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Applied Optics

Applied Optics


  • Vol. 34, Iss. 31 — Nov. 1, 1995
  • pp: 7221–7227

Liquid-crystal-based switchable polarizers for sensor protection

Chiung-Sheng Wu and Shin-Tson Wu  »View Author Affiliations

Applied Optics, Vol. 34, Issue 31, pp. 7221-7227 (1995)

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Linear polarizers are generally employed in conjunction with advanced liquid-crystal filters for the protection of human eyes and optical sensors. For detection sensitivity under a no-threat condition to be maximized, the polarizer should remain in a clear state with a minimum insertion loss. When threats are present, it should be quickly switched to function as a linear polarizer with a high extinction ratio. Two types of switchable polarizer for sensor protection are demonstrated. The polarization conversion type exhibits a high optical efficiency in its clear state, a high extinction ratio in the linear polarizer state, and a fast switching speed, except that its field of view is limited to approximately ±10°. In contrast, an improved switchable dichroic polarizer functions effectively over a much wider field of view. However, its extinction ratio and optical efficiency in its clear state are lower than those of the polarization conversion type.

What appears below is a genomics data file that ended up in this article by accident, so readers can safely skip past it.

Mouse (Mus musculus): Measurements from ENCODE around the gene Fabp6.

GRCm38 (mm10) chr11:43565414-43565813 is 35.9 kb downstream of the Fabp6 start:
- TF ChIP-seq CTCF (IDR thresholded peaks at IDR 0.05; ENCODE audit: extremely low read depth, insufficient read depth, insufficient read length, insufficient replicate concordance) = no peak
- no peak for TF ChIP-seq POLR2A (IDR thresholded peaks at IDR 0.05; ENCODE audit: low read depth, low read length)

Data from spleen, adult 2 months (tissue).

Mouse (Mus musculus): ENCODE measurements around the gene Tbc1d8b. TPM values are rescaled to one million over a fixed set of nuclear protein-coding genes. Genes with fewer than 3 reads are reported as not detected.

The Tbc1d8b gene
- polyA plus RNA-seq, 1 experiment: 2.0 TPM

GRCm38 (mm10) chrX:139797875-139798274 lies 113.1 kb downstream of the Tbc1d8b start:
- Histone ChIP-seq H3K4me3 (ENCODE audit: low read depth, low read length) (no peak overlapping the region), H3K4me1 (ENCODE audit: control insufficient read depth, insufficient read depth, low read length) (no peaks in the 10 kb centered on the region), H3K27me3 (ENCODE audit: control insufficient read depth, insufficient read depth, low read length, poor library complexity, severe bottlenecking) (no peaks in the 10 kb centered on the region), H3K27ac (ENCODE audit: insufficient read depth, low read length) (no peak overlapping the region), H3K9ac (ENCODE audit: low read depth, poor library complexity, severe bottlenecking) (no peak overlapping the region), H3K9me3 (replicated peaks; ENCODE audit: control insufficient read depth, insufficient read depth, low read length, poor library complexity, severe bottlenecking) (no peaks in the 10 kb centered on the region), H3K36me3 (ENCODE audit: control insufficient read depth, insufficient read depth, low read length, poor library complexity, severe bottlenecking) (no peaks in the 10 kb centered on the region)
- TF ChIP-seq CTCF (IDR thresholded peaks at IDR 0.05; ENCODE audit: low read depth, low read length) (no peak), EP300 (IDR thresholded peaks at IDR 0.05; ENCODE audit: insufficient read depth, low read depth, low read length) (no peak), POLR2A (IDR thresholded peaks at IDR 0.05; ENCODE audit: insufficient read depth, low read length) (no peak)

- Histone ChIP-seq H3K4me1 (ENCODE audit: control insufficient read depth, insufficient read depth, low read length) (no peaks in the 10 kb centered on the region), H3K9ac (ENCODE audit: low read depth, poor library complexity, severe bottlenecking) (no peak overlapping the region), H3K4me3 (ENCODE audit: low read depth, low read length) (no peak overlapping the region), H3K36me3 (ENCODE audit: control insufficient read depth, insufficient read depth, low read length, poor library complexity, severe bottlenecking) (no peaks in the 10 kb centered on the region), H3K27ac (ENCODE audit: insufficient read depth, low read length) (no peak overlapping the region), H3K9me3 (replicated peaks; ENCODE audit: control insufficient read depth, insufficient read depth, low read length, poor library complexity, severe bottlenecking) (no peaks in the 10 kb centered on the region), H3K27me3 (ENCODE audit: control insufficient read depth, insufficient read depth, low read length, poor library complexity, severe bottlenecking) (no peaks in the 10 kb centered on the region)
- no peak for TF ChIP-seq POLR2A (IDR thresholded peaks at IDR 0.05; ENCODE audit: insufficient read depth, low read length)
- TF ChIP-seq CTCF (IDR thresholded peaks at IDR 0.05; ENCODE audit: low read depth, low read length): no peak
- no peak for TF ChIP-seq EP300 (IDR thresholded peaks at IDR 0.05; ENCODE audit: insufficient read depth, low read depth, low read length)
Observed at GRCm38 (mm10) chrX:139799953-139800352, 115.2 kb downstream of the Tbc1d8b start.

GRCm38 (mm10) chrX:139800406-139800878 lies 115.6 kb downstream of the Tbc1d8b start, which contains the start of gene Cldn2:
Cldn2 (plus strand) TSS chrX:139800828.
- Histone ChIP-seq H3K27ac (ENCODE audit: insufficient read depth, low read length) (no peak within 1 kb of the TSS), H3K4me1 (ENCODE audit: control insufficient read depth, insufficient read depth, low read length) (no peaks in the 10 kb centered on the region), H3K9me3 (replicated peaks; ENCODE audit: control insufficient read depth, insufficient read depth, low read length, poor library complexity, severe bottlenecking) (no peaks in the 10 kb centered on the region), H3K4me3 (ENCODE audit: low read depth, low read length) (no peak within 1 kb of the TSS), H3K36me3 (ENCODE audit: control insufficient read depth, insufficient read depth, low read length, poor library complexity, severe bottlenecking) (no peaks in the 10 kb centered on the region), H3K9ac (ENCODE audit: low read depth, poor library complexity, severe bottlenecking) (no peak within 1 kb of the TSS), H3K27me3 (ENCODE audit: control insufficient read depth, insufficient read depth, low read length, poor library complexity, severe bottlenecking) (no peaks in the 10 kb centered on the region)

© 1995 Optical Society of America

Original Manuscript: February 21, 1995
Revised Manuscript: April 21, 1995
Published: November 1, 1995

Chiung-Sheng Wu and Shin-Tson Wu, "Liquid-crystal-based switchable polarizers for sensor protection," Appl. Opt. 34, 7221-7227 (1995)

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  1. See, e.g., many of the review papers in the special issue of the International Journal of Nonlinear Optical Physics, October 1993.
  2. S. T. Wu, “Design of a liquid-crystal-based electro-optic filter,” Appl. Opt. 28, 48–52 (1989). [CrossRef] [PubMed]
  3. J. Staromlynska, “Electro-optic broad band tunable filters using liquid crystals,” J. Mod. Opt. 37, 639–652 (1990). [CrossRef]
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  5. A. Berman, “Agile notch filters,” in Proceedings of the First DoD Liquid Crystal Workshop, J. G. Theodore, ed. (U.S. Air Force Wright-Patterson Laboratory, Dayton, Ohio, 1993), pp. 47–101.
  6. G. H. Heilmeier, L. A. Zanoni, “Guest-host interactions in nematic liquid crystals,” Appl. Phys. Lett. 13, 91–93 (1968). [CrossRef]
  7. S. T. Wu, J. D. Margerum, M. S. Ho, B. M. Fung, “Liquid crystal dyes with high solubility and large dielectric anisotropy,” Appl. Phys. Lett. 64, 2191–2193 (1994). [CrossRef]
  8. Y. Fujimura, T. Nagatsuka, H. Yoshimi, T. Shimomura, “Optical properties of retardation films for STN-LCDs,” Soc. Inf. Displ., Technol. Dig. 22, 739–742 (1991).
  9. S. T. Wu, “Film-compensated homeotropic liquid-crystal cell for direct view display,” J. Appl. Phys. 76, 5975–5980 (1994). [CrossRef]
  10. See, e.g., L. Levi, Applied Optics (Wiley, New York, 1980), Vol. 2, Chap. 11.
  11. I. C. Khoo, S. T. Wu, Optics and Nonlinear Optics of Liquid Crystals (World Scientific, Singapore, 1993), Chap. 2. [CrossRef]

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